Coronavirus: Trump admits to slowing the testing rate, which allows unabated spread & more American deaths
Good morning everyone – I am posting this coronavirus-centric newsletter instead of the usual Lost in the Sauce because I am running behind after spending yesterday on Father’s Day activities. So tomorrow I will post Lost in the Sauce (covering the political and legal news that may have been overlooked last week).
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The World Health Organization on Sunday reported the pandemic’s largest single-day increase of confirmed coronavirus cases, with more than 183,000 cases reported in the previous 24 hours. Brazil and the United States contributed the most to the surge in cases.
Trump says he told his administration to test fewer people: “Testing is a double-edged sword… When you do testing to that extent, you’re gonna find more people, you’re gonna find more cases. So I said to my people slow the testing down, please. They test and they test.” (video)
- Congressman Andy Kim (NJ): When I requested FEMA to stand up a Coronavirus test site in South Jersey they told me the White House said no. Now we know why.
Just days earlier, Trump told the WSJ that testing for the coronavirus is “overrated,” arguing that it has led to an increase in confirmed cases in the U.S. that “makes us look bad.” Trump has made statements like this numerous times before.
- Reminder: In March, Trump said he wanted to keep passengers and crew on an infected cruise ship so that coronavirus cases in the US don’t “double.” “I like the numbers being where they are. I don’t need to have the numbers double because of one ship.”
- Op-Ed: Trump Just Admitted to a Crime Against Humanity. No, He Wasn’t Joking.
Fact check: Controlling the spread of the pandemic demands finding the infected and isolating them until they can no longer spread the disease, alongside broader measures like social distancing. With an untold number of asymptomatic carriers, the only option to find out who truly has the virus is to test. Meanwhile, a lack of testing hampers the response to the virus. Health officials can’t preempt outbreaks in new regions. The threat then silently persists, infecting, killing, and draining resources. (Vox)
The U.S is now conducting more than 3 million coronavirus tests a week, far short of the 30 million tests per week experts say is needed to safely reopen. These experts aren’t just worried about the number of tests that labs can process. They are concerned about the logistical challenges of testing so many people, and the lag in setting up adequate contact tracing to find who may have been exposed.
Cases continue to rise
Experts abroad: “It really does feel like the U.S. has given up.” Comparing the rolling average of new coronavirus cases in the EU (pop. 446 million) to the US (pop. 330 million), shows the stark difference in results: the US rate is climbing back to its high point of ~30,000 average cases while the EU has stabilized at only 4,000 cases.
- Note that since that graph was made, the US has surpassed that number: The CDC reported over 32,000 new cases for both Friday and Saturday – the highest daily totals since April 25. [See a few paragraphs below for state details]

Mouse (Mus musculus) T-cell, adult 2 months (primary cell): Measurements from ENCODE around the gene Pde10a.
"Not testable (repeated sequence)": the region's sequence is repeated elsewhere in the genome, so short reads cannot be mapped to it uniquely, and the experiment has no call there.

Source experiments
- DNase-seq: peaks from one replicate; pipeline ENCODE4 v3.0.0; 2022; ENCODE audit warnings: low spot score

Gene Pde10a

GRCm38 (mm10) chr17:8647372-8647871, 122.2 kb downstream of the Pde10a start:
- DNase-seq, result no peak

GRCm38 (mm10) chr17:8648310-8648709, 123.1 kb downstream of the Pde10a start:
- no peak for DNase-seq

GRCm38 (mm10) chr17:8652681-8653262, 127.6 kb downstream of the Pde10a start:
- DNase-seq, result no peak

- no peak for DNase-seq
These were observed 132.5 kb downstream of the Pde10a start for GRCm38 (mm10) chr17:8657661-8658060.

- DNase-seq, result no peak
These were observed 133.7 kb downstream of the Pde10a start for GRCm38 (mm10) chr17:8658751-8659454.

Germany’s success in responding to the coronavirus pandemic was based on U.S. research that was ignored or dismissed by the U.S. government. “A large portion of [Germany’s] measures that proved effective was based on studies by leading U.S. research institutes,” said Karl Lauterbach, a Harvard-educated epidemiologist who is a member of the German parliament for the Social Democrats.
If the US had acted when other nations did, using the same information, 70%-99% of American covid deaths would have been avoided. The Oxford index shows that 14 days from the date of the 15th confirmed case in each country — a vital early window for action — the U.S. response to the outbreak lagged behind the others by miles…Due to exponential viral spread, our delay in action was devastating.
- Meanwhile, at his Tulsa rally over the weekend, Trump boasted that “I have done a phenomenal job on it,” calling the coronavirus “the Chinese virus” and “Kung Flu.”
A dozen states have seen record highs of new COVID-19 cases since Friday… Those include Florida, Texas, Utah, South Carolina, Nevada, Georgia, Missouri, Montana, Arizona, California, Tennessee, and Oklahoma.
- Arizona’s coronavirus cases have nearly doubled in 14 days, from 26,989 on June 7 to 52,390 on June 21. Florida on Saturday reported 4,049 new coronavirus cases, another consecutive single-day record increase in cases. For the fourth time in five days, Texas reported a record number of new coronavirus cases Saturday.
Hundreds test positive at Tyson Foods plant in Arkansas… Of the 3,748 employees tested, 481 tested positive for COVID-19, and 455 were asymptomatic. [This asymptomatic number is surprising and raises the possibility that there may be contamination somewhere in the testing “chain.”]
Funding and equipment
Trump administration ends funding for new lung damage treatments… The coronavirus attacks the lungs, killing some and leaving others with severe lung ailments. Earlier this month, the federal Biomedical Advanced Research and Development Authority (BARDA) abruptly notified companies and researchers that it was halting funding for treatments for this severe form of Covid-19. The new policy highlights how staunchly the Trump administration has placed its bet on vaccines.